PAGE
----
PhD Scientific Days 2023

Budapest, 22-23 June 2023

Clinical Medicine - Posters I

Improved Accuracy of Lymph Node Staging and Long-Term Survival Benefit in Colorectal Cancer With Ex Vivo Arterial Methylene Blue Infiltration

Nóra Suszták1,2, István Besznyák3, Kálmán Almási4, Attila Bursics, Dóra Kelemen5, David W. Borowski and Balázs Bánky7
1Faculty of Medicine, Semmelweis University, Budapest, Hungary
2Department of Surgery, St. Imre University Teaching Hospital, Budapest, Hungary
3Department of Surgery, Uzsoki Street Hospital, Budapest, Hungary
4Department of Pathology, Aladar Petz County Teaching Hospital, Győr, Hungary
5Department of Pathology, Uzsoki Street Hospital, Budapest, Hungary
6Department of Surgery, Welwitschia Hospital, Walvis Bay, Namibia
7Department of Surgery, Transplantation and Gastroenterology, Semmelweis University, Budapest, Hungary

Text of the abstract

Introduction: Ex vivo methylene blue (MB) injection into the main supplying arteries of the colorectal specimen after surgical removal is an uncomplicated technique to support lymph node harvest during pathological evaluation. The primary aim of this randomized, interventional, bicentric trial was to evaluate the impact of MB injection on lymph node yield, with secondary aims assessing the accuracy of lymph node staging and the effect on 5-year overall survival for patients undergoing resection of colorectal cancer.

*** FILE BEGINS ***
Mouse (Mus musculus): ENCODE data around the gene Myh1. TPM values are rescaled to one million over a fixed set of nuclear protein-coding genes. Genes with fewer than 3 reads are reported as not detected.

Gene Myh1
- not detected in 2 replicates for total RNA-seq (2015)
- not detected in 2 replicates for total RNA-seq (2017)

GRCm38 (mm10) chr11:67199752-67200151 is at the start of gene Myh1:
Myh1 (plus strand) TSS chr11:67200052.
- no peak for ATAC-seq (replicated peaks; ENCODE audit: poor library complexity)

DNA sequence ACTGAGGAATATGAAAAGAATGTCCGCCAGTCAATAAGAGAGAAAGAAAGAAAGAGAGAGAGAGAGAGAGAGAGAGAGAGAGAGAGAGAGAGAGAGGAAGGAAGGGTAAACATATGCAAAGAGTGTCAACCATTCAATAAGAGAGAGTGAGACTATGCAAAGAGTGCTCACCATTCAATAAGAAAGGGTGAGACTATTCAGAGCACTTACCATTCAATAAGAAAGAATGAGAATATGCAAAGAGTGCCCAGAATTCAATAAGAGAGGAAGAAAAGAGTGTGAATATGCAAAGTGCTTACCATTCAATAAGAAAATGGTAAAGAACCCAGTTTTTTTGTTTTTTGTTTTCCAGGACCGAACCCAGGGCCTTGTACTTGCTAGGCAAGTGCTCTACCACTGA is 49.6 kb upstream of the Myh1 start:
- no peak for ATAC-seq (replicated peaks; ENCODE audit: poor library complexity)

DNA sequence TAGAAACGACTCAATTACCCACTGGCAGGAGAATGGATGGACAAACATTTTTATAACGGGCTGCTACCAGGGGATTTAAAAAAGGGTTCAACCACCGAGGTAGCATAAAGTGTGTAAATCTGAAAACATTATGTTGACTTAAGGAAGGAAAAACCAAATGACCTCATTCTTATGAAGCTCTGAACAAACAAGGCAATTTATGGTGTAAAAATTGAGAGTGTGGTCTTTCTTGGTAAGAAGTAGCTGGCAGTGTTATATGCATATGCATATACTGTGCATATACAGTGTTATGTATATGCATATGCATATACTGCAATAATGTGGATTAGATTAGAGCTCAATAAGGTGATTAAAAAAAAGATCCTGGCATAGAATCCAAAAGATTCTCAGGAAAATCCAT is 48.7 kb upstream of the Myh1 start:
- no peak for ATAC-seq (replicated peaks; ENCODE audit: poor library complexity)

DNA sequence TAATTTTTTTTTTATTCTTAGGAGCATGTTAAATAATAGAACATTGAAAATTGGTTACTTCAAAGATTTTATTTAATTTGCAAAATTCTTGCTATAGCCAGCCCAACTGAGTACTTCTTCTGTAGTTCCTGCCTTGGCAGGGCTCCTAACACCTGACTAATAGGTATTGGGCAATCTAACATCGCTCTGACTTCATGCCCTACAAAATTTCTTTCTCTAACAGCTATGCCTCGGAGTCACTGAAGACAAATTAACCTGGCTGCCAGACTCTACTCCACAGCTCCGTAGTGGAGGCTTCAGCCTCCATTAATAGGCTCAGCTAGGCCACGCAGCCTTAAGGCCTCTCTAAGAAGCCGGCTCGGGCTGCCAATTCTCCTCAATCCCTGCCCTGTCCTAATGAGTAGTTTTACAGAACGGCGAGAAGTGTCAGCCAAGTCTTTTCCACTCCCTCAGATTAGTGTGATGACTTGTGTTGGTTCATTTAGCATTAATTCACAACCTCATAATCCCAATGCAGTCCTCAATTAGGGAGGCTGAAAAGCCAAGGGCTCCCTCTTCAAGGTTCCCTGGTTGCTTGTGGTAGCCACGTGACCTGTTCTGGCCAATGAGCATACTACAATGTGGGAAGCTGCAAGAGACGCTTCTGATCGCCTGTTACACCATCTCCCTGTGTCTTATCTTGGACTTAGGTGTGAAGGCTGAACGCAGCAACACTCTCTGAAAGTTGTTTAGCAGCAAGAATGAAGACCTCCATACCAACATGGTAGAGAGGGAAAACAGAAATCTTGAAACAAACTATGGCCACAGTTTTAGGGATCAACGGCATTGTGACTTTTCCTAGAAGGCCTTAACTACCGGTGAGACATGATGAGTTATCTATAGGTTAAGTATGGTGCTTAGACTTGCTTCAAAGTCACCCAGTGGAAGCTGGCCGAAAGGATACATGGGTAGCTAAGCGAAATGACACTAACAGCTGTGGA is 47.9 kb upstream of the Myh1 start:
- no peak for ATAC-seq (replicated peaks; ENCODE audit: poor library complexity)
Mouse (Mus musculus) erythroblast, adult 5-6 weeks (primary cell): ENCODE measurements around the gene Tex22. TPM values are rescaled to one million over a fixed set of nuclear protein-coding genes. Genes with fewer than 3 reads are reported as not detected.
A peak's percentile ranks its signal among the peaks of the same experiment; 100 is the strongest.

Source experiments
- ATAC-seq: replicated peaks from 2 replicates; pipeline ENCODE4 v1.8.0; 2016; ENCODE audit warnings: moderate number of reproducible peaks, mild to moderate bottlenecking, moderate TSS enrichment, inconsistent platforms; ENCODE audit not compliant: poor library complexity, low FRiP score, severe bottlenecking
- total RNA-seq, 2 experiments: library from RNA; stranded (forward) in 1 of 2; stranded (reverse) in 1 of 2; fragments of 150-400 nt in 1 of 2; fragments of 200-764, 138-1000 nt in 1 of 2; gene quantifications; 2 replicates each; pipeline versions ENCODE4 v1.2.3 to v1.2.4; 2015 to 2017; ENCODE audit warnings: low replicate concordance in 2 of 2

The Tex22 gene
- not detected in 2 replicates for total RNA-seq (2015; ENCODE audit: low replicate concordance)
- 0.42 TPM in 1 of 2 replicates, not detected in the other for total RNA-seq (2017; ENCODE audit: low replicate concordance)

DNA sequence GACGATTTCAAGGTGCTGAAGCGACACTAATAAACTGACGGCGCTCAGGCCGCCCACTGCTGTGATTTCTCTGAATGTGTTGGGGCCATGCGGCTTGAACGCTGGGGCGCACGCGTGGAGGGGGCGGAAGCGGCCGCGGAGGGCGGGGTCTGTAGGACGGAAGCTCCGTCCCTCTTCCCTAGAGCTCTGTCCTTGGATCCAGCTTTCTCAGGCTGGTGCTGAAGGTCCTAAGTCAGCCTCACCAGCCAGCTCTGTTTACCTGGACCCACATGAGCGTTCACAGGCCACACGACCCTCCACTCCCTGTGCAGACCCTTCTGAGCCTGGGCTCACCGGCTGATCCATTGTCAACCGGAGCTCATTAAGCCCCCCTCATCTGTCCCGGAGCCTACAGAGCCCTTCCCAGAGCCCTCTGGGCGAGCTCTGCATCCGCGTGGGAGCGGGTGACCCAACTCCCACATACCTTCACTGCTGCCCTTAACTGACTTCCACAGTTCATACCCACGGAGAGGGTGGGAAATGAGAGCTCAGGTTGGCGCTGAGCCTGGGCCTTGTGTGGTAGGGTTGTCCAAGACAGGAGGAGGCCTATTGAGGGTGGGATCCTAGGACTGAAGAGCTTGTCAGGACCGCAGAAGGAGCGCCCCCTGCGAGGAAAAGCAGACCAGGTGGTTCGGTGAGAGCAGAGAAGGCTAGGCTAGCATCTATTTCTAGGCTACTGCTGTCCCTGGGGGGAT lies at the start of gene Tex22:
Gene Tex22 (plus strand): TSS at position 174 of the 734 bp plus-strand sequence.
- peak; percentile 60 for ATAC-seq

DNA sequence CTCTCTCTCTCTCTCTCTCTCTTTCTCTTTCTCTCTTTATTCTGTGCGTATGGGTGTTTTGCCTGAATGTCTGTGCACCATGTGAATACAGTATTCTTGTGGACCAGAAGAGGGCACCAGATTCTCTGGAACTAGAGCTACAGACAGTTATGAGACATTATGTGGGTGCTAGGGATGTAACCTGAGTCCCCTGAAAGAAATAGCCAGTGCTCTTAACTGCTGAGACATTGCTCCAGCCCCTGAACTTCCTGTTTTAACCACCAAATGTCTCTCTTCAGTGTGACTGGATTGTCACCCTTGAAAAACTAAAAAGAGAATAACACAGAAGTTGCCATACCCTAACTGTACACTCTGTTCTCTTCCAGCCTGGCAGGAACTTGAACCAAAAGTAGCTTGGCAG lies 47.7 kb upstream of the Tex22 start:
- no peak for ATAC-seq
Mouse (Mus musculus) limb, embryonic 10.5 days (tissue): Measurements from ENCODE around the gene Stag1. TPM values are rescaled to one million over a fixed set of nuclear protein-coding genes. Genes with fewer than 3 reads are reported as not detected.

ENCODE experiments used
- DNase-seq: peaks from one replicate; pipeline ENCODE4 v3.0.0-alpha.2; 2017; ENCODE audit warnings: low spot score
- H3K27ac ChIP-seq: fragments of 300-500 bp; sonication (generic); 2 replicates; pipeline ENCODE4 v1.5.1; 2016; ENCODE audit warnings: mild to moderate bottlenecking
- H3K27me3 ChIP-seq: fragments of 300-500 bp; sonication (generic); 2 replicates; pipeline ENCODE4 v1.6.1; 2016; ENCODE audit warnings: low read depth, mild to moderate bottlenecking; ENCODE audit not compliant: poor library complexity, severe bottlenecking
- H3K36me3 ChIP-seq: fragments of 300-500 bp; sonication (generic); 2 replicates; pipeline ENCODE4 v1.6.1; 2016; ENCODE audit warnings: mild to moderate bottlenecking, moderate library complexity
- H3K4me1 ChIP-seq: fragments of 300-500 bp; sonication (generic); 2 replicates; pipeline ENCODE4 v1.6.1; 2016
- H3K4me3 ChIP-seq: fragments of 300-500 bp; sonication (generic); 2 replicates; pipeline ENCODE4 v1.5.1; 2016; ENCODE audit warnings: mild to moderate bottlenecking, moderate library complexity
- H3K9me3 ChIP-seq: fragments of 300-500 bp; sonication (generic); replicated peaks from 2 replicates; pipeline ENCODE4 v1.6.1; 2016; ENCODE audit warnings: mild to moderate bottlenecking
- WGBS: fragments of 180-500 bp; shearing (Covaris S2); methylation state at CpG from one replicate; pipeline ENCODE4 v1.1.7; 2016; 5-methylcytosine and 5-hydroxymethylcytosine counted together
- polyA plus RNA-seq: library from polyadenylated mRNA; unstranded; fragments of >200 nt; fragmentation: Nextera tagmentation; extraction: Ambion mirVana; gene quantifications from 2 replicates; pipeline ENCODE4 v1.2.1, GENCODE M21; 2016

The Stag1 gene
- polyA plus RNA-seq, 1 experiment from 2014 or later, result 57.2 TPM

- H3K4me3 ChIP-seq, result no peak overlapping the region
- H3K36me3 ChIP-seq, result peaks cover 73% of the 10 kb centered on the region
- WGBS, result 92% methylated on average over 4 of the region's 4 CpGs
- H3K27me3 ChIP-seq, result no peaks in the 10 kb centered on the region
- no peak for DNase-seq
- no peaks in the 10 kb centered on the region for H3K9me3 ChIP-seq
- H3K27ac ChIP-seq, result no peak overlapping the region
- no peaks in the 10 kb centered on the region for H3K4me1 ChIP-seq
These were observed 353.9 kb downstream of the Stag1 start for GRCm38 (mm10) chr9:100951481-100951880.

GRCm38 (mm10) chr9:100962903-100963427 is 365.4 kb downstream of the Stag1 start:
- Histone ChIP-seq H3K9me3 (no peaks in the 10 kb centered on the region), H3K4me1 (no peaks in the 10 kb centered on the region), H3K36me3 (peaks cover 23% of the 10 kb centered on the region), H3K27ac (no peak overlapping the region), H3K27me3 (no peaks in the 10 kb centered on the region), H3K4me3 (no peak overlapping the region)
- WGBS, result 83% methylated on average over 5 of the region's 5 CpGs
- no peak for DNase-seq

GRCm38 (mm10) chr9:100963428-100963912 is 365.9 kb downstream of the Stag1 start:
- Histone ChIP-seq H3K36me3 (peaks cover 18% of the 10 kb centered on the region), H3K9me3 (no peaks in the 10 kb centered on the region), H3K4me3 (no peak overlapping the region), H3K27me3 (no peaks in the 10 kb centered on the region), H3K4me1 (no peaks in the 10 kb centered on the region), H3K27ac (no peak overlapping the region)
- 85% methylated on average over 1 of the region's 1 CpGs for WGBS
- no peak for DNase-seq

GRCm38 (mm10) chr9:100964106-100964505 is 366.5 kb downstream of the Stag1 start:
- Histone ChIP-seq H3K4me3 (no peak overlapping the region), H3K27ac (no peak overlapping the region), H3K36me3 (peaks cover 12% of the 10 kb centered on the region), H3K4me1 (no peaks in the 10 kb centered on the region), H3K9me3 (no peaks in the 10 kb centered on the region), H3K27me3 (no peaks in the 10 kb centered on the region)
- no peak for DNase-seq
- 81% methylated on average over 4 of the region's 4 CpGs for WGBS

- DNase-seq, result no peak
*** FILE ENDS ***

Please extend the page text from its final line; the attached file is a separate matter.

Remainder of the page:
Methods: In the study period between December 2013 and August 2015, 200 colorectal resections were performed at two independent onco-surgery centers of Hungary. Following surgical resection, each specimen was randomly assigned either to the control (standard pathological work-up) or to the MB staining group before formaldehyde fixation. Patient-level surgical and clinical data were retrieved from routinely collected clinical datasets. Survival status data were obtained from the National Health Insurance Fund of Hungary.
Results: A total of 162 specimens, 82 in the control and 80 in the MB groups, were included for analysis. Baseline characteristics were equally distributed among study groups, except for specimen length. Both the median of total number of lymph nodes retrieved (control 11 ± 8 [0–33] nodes vs. MB 14 ± 6 [0–42] nodes; p < 0.01), and the ratio of cases with at least 12 removed lymph nodes (36/82, 43.9% vs. 53/80, 66.3%; p < 0.01) were higher in the MB group. The rate of accurate lymph node staging was non-significantly improved. As for rectal cancer, nodal staging accuracy (16/31, 51.6% vs. 23/30, 76.7%; p = 0.04) and the proportion with minimum 12 lymph node retrieval (7/31, 22.6%, vs. 18/30, 60%; p < 0.01) was improved by MB injection. In Mantel–Cox regression, a statistically significant survival benefit with methylene blue injection at 5 years post-surgery was proven (51.2% vs. 68.8%; p = 0.04).
Conclusion: In our experience, postoperative ex vivo arterial methylene blue injection appears to be an uncomplicated technique, improving lymph node yield and decreasing the chance of insufficient nodal staging. The technique might also associate with a 5-year overall survival benefit.